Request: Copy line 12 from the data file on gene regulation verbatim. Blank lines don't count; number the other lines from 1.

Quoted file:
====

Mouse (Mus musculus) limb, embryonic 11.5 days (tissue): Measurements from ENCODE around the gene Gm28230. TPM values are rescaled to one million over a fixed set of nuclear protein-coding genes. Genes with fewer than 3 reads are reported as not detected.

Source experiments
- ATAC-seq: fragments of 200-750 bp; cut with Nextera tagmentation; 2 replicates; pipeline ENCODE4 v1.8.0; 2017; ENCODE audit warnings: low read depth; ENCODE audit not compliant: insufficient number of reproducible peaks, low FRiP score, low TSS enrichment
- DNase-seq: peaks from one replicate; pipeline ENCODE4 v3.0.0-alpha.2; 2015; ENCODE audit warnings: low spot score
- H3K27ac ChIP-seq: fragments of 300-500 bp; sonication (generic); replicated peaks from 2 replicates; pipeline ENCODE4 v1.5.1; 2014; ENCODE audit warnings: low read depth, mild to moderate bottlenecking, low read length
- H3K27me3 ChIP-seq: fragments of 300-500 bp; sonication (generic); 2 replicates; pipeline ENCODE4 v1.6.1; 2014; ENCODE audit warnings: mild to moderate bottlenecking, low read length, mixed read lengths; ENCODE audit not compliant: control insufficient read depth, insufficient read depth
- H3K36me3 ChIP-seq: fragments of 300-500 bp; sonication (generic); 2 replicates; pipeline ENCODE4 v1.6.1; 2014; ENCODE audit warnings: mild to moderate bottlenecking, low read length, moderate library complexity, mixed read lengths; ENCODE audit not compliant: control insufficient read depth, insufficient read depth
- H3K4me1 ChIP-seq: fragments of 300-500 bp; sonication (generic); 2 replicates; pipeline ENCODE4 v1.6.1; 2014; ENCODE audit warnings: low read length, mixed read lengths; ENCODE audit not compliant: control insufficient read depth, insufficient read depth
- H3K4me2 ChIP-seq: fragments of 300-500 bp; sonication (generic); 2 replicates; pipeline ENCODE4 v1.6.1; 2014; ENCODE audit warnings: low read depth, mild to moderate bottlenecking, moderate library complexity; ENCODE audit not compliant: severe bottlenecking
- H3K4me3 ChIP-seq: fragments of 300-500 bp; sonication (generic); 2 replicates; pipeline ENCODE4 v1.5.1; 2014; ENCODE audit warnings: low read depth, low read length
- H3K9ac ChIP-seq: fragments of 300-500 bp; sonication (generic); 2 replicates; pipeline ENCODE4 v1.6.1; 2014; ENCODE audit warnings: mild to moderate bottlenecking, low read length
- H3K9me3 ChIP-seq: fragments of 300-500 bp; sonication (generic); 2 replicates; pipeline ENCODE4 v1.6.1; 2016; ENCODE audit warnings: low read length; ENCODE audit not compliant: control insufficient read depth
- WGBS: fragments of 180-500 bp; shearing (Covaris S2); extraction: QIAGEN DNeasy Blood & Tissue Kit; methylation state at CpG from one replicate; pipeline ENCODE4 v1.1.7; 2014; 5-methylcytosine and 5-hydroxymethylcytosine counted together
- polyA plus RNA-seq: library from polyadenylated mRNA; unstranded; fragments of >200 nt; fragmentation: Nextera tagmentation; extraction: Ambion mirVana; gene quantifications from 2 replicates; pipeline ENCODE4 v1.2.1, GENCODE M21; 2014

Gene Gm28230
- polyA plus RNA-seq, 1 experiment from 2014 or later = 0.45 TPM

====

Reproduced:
- H3K9me3 ChIP-seq: fragments of 300-500 bp; sonication (generic); 2 replicates; pipeline ENCODE4 v1.6.1; 2016; ENCODE audit warnings: low read length; ENCODE audit not compliant: control insufficient read depth